When you’re trying to land IT contract jobs or permanent positions, you need to make sure your resume stands out for the right reasons. Not only do you have to craft it to get past any automated screening software. It also needs to be compelling in the eyes of the hiring manager.
Regretfully, certain details in your IT resume (or any resume) can actually increase your odds of ending up in the discard pile. By eliminating unnecessary information, you streamline your resume and increase its relevance. Making it more likely that you’ll snag an interview. If you aren’t sure whether every part of your resume should stay where it is, here are some things that you should remove immediately.
In reality, objective statements fell out of fashion years ago. Along with being a bit antiquated, they don’t provide hiring managers with value. In most cases, an objective statement focuses on what you want, not what you can do for the company.
Today, it’s better to skip objective statements entirely. Instead, replace it with a professional summary, as that lets you showcase what you have to offer, not what you’re hoping to achieve.
Generally, your mailing address is unnecessary on a resume. While you can list your city and state if you want to show that you’re local, having your street address just takes up space. Most hiring managers don’t communicate by mail early in the hiring process, so they don’t need that information yet.
In some cases, leaving your address off entirely is genuinely wise. This is especially true if you’re preparing to relocate but haven’t moved yet, as an out-of-town address may hurt your chances of landing an interview.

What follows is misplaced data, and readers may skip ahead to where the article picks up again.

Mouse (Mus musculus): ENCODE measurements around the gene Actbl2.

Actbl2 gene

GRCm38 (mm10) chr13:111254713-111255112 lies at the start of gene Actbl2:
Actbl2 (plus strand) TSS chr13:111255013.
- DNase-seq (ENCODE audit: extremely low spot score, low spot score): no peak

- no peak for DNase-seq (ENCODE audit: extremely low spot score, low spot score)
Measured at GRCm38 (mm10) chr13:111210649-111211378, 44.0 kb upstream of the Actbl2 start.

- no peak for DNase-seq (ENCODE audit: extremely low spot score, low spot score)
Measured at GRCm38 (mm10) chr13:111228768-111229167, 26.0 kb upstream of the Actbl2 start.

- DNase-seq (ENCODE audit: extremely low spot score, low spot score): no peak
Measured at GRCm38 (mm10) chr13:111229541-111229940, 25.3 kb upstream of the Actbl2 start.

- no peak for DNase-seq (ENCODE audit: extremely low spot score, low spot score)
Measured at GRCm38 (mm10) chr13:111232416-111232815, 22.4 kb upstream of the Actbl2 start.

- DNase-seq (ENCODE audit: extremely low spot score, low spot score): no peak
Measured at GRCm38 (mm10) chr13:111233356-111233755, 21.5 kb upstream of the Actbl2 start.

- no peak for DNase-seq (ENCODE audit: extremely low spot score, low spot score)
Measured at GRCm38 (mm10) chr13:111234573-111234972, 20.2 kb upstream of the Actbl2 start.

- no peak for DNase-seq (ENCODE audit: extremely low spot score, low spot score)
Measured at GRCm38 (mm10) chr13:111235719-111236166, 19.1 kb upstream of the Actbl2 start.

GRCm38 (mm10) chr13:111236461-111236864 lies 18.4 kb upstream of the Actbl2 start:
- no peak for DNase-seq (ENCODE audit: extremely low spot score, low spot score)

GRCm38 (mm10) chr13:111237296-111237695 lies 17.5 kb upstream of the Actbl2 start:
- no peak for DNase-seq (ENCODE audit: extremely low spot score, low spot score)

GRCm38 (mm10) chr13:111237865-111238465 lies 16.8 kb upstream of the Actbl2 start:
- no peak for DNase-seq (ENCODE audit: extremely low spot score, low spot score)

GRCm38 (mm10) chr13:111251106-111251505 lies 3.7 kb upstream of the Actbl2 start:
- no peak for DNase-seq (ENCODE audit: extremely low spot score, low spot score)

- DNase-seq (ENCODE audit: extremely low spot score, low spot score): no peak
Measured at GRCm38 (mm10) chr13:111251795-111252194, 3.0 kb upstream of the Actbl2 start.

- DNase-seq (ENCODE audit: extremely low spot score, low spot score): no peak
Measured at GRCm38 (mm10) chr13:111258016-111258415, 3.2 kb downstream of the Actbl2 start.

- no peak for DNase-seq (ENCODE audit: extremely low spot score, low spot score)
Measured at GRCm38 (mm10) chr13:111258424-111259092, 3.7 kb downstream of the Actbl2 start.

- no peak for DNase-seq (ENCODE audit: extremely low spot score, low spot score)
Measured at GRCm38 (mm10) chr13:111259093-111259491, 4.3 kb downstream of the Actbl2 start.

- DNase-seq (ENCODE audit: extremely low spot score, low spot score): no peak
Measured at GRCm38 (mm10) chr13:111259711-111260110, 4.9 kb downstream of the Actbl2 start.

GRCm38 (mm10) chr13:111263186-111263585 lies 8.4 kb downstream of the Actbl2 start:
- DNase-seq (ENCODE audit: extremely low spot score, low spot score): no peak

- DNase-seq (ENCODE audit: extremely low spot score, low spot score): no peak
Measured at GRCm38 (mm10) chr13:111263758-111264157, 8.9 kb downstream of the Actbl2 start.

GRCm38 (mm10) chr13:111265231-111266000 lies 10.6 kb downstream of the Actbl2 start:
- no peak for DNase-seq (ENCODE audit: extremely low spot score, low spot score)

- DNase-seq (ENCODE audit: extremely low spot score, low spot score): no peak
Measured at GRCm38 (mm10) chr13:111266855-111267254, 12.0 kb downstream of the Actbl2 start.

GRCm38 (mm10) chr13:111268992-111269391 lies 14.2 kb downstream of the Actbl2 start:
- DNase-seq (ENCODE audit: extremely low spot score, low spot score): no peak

Excess Social Media Profiles
While including your LinkedIn URL or other professional social media profile URLs can be a good idea, never list your personal profiles on your resume. Additionally, pare down the list to just one or two if you have several professional profiles, as more than that can be overwhelming.
Graphs, Images, Charts, Tables, and Other Graphics
While a picture may be worth one thousand words, that doesn’t mean images on your resume is a good idea. For one, applicant tracking systems (ATSs) that scan resumes for keywords can’t read what’s contained in most graphics. If you have important details stashed in a table or infographic, there’s a chance you’ll get screened out even if you have the right skills and experience.
Finally, certain graphic elements can make reviewing your resume difficult. You don’t want the hiring manager to have to hunt down the information they need because, if that’s what’s required, they likely won’t.
Listing your salary history won’t do you any favors. It could create an opportunity for a prospective employer to make a lower offer if your earnings were lower than the norm during your career. Plus, if you make a mistake and list the wrong salary, they might view that error as dishonesty, which can cost you the job.
Land Your Next IT Contract Job
Ultimately, each of the items above can be safely removed from essentially any resume. If you’re ready for your next IT contract job or other consulting position, the team at Alpha Consulting can help. Contact us today.